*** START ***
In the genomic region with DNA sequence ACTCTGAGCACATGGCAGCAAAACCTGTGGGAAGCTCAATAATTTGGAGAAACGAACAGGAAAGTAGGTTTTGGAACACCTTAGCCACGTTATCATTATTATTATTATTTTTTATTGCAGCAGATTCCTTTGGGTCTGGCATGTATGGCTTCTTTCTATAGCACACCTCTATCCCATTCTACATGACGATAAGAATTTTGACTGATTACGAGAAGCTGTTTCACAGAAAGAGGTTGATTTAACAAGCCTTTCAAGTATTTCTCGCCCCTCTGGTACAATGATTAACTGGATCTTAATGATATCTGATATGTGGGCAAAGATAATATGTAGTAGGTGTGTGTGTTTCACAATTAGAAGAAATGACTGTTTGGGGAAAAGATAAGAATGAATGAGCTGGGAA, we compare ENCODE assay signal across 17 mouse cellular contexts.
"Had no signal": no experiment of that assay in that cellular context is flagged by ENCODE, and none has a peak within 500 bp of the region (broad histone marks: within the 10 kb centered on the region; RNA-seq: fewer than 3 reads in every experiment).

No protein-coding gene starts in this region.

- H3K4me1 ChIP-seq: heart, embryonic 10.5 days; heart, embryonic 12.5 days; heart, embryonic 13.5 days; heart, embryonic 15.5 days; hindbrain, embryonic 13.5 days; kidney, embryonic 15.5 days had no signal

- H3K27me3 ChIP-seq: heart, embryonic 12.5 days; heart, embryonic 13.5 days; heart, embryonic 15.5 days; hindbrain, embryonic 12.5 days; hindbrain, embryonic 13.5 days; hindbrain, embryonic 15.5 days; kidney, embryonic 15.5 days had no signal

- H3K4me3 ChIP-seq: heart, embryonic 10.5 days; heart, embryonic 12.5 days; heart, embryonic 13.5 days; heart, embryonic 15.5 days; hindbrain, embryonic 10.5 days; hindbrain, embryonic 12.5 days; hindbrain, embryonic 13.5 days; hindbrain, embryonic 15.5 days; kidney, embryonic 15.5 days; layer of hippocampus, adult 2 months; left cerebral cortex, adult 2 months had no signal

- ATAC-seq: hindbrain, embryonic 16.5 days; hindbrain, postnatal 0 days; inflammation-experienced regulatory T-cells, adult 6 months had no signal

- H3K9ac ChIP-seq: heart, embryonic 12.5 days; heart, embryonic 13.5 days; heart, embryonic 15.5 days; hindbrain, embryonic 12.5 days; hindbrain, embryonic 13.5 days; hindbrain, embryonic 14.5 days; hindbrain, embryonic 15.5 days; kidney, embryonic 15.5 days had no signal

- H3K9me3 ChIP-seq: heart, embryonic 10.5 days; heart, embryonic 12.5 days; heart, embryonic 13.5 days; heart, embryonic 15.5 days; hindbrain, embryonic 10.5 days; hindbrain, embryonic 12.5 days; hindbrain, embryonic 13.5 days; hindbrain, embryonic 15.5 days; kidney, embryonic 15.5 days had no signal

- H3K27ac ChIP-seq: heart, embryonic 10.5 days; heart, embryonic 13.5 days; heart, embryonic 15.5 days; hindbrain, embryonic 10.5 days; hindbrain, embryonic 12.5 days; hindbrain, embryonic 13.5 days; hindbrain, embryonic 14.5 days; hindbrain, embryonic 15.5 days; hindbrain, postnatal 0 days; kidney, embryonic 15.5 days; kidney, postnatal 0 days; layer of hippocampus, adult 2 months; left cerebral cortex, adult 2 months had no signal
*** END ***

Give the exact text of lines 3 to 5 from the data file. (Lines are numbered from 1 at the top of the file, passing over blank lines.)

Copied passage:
No protein-coding gene starts in this region.

- H3K4me1 ChIP-seq: heart, embryonic 10.5 days; heart, embryonic 12.5 days; heart, embryonic 13.5 days; heart, embryonic 15.5 days; hindbrain, embryonic 13.5 days; kidney, embryonic 15.5 days had no signal

- H3K27me3 ChIP-seq: heart, embryonic 12.5 days; heart, embryonic 13.5 days; heart, embryonic 15.5 days; hindbrain, embryonic 12.5 days; hindbrain, embryonic 13.5 days; hindbrain, embryonic 15.5 days; kidney, embryonic 15.5 days had no signal